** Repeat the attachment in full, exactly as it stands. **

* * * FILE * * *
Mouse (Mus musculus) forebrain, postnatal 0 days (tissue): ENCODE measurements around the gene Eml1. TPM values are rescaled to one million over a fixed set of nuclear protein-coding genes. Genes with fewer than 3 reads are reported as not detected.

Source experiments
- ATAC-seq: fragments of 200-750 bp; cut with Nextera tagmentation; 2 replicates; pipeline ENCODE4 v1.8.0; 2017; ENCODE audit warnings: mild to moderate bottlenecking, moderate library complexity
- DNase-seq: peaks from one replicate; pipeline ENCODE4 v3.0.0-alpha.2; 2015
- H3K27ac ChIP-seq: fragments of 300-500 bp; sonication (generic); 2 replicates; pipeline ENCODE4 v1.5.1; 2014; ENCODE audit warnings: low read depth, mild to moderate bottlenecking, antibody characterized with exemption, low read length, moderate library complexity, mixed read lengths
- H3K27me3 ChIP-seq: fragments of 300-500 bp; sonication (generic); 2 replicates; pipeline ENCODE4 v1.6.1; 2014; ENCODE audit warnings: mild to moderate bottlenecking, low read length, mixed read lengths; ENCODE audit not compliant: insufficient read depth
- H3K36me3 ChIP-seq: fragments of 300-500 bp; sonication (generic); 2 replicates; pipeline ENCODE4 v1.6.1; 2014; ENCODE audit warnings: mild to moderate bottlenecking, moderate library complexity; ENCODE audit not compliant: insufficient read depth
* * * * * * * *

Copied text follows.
Mouse (Mus musculus) forebrain, postnatal 0 days (tissue): ENCODE measurements around the gene Eml1. TPM values are rescaled to one million over a fixed set of nuclear protein-coding genes. Genes with fewer than 3 reads are reported as not detected.

Source experiments
- ATAC-seq: fragments of 200-750 bp; cut with Nextera tagmentation; 2 replicates; pipeline ENCODE4 v1.8.0; 2017; ENCODE audit warnings: mild to moderate bottlenecking, moderate library complexity
- DNase-seq: peaks from one replicate; pipeline ENCODE4 v3.0.0-alpha.2; 2015
- H3K27ac ChIP-seq: fragments of 300-500 bp; sonication (generic); 2 replicates; pipeline ENCODE4 v1.5.1; 2014; ENCODE audit warnings: low read depth, mild to moderate bottlenecking, antibody characterized with exemption, low read length, moderate library complexity, mixed read lengths
- H3K27me3 ChIP-seq: fragments of 300-500 bp; sonication (generic); 2 replicates; pipeline ENCODE4 v1.6.1; 2014; ENCODE audit warnings: mild to moderate bottlenecking, low read length, mixed read lengths; ENCODE audit not compliant: insufficient read depth
- H3K36me3 ChIP-seq: fragments of 300-500 bp; sonication (generic); 2 replicates; pipeline ENCODE4 v1.6.1; 2014; ENCODE audit warnings: mild to moderate bottlenecking, moderate library complexity; ENCODE audit not compliant: insufficient read depth